With the expectation of the Withdrawal Agreement Bill passing by 31 January, the EU has turned its attention to mapping out the second phase of negotiations with the UK.
For the following 11 months, the UK will maintain some aspects of EU membership, remaining under the ECJ’s jurisdiction and maintaining the four freedoms of movement, but will no longer be represented in EU political institutions, including the European Parliament and European Council. The UK Government will have 30 days to publish its negotiating objectives and the EU is expected to agree its negotiating mandate on 25 February. Clarity in the timeline can help begin give businesses the information necessary to make internal transitional arrangements as necessary.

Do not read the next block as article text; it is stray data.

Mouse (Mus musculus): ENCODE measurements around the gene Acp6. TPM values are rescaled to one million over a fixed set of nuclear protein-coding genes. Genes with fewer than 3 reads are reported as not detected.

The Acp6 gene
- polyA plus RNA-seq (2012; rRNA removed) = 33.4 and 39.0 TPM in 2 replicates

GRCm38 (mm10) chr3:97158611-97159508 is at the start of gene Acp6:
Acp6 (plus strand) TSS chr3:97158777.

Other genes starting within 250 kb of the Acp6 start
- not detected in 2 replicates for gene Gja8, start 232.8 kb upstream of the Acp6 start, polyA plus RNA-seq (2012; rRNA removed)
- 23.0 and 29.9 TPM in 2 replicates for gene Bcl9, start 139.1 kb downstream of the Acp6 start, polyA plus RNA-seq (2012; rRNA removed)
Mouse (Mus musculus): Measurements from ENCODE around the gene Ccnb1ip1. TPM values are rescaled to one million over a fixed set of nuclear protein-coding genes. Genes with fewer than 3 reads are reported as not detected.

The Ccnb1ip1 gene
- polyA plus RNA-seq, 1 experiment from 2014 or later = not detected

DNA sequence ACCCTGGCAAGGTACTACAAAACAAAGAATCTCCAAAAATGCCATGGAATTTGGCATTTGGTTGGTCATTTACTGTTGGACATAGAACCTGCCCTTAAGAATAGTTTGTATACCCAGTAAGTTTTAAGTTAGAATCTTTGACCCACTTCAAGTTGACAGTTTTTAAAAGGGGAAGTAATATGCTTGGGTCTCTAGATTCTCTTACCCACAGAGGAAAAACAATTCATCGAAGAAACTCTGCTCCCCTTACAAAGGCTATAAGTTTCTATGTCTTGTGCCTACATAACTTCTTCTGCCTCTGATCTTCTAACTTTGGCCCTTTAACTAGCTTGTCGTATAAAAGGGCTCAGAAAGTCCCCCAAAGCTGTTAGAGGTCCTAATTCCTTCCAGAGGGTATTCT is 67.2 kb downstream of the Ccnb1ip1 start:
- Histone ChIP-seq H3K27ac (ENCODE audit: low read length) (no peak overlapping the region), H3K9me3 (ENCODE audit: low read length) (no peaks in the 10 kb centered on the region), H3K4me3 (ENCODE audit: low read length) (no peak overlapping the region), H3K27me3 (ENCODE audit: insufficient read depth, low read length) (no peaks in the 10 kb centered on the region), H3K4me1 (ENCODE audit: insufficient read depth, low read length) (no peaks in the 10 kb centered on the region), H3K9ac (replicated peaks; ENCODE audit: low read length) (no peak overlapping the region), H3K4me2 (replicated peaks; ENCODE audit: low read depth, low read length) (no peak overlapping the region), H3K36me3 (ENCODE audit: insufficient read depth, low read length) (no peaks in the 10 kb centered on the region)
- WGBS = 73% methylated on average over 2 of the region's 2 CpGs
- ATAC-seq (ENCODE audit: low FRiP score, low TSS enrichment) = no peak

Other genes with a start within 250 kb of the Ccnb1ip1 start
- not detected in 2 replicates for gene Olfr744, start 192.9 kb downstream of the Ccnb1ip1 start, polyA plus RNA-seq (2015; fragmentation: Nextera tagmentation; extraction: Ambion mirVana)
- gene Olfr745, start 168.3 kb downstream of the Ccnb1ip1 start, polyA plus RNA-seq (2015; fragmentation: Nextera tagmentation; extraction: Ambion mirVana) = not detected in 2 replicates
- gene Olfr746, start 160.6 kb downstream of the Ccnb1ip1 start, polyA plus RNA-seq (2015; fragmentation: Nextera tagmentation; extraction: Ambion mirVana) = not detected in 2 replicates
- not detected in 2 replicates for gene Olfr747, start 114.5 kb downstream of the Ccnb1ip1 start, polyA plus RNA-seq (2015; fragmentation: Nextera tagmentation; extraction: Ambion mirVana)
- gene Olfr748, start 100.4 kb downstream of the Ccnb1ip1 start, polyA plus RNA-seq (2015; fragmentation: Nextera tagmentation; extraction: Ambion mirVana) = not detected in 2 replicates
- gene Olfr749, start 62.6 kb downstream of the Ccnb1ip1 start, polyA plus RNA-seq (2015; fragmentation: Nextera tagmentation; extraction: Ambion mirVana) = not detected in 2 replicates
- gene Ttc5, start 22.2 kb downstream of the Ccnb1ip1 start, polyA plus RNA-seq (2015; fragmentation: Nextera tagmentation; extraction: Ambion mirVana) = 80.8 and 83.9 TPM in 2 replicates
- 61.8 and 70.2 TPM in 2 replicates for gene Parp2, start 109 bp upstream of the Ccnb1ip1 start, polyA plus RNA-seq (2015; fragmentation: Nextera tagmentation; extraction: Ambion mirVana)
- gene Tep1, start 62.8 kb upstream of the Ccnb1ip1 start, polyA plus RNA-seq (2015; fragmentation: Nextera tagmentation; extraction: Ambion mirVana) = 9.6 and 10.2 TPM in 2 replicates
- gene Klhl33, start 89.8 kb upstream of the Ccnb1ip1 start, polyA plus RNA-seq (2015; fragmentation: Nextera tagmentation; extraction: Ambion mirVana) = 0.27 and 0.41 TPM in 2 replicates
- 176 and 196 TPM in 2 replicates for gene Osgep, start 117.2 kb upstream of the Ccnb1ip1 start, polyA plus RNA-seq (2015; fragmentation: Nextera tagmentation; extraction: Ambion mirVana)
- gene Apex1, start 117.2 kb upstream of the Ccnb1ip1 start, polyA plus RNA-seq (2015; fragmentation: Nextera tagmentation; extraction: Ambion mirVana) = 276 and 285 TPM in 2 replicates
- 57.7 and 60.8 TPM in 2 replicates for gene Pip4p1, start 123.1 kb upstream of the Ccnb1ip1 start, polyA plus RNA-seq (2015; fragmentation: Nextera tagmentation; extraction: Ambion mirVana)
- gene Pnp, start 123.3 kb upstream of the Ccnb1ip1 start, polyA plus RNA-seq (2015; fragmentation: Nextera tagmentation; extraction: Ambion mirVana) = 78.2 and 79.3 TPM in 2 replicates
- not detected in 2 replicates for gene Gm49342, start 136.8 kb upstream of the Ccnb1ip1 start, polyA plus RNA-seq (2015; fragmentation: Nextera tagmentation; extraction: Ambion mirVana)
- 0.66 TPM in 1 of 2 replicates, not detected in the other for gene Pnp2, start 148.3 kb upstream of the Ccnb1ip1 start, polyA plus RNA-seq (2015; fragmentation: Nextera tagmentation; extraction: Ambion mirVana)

Relations between the UK and EU remain cordial, with Commission President von der Leyen expected to visit Downing Street this week. During this meeting, Prime Minister Boris Johnson will once again confirm that he does not intend to seek an extension to the transition period. Under the terms of the Withdrawal Agreement Bill, the latest point at which Johnson could request an extension is June 2020.
A representative of the incoming Croatian presidency, Foreign Minister Goran Grlić-Radman, has made it clear that Brexit is a key priority for the presidency, stating that ‘a lot of work and an important task that we have to do in the best possible way in the interest of all EU members, first of all organisation of the relationship between the Union and the United Kingdom’.
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